Imagine watering the garden, then turning the hose into your petrol tank and filling up the car.
It has been a holy grail for an age, a water-based fuel. Well, that technology may already be here, claims small Kiwi company Bios Fuel.
But scientists remain skeptical and say an engine running on water defies the laws of physics.
Bios Fuel began with a concept in 1996, as founder Steve Ryan was tinkering with an old motorbike engine in an Auckland garage. He started to believe that burning the hydrogen contained in water in a combustion engine was not just science fiction. In 2002, he left a finance career to focus on researching the concept.
Two years ago Mr. Ryan went public, running a 350cc motorbike on water for the 60 Minutes television show.
Now Bios Fuel is preparing to drive 3000 kilometres from Darwin to Adelaide on a blend of waste oil and water, as part of the Panasonic World Solar Challenge.
Mr. Ryan says the water-based fuel allows hydrogen to be housed safely in water and released. It is blended with waste oil for lubrication and a bonding agent, but the power comes from the water.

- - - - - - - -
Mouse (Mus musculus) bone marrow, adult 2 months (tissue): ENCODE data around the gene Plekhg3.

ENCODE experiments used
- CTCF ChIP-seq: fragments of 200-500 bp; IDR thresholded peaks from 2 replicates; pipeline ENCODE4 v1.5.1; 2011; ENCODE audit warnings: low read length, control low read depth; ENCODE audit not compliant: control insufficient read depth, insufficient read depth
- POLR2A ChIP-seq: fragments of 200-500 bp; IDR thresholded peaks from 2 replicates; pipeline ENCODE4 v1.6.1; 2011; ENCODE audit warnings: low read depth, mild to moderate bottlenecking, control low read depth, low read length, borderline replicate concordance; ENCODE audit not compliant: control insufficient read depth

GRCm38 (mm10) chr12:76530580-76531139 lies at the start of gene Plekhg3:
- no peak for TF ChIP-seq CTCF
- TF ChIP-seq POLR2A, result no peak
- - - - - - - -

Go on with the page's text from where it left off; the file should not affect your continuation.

Waikato University senior engineering lecturer Mike Duke is deeply skeptical of the claims. He says the problem is that the amount of energy needed to extract energy from water is greater than the energy produced.
But Mr. Ryan says the fuel runs via a normal combustion system - it's the delivery system that is the key and must remain under wraps. The Solar Challenge will demonstrate the potential of alternative fuel technology to operate in an extreme environment, says company spokesman Cam Feast.
A battered old 1989 Land Cruiser with 400,000 kilometres on the clock will be used for the challenge.
The implications of water-based fuels are huge, he says.
Source: Dominion Post; Wellington New Zealand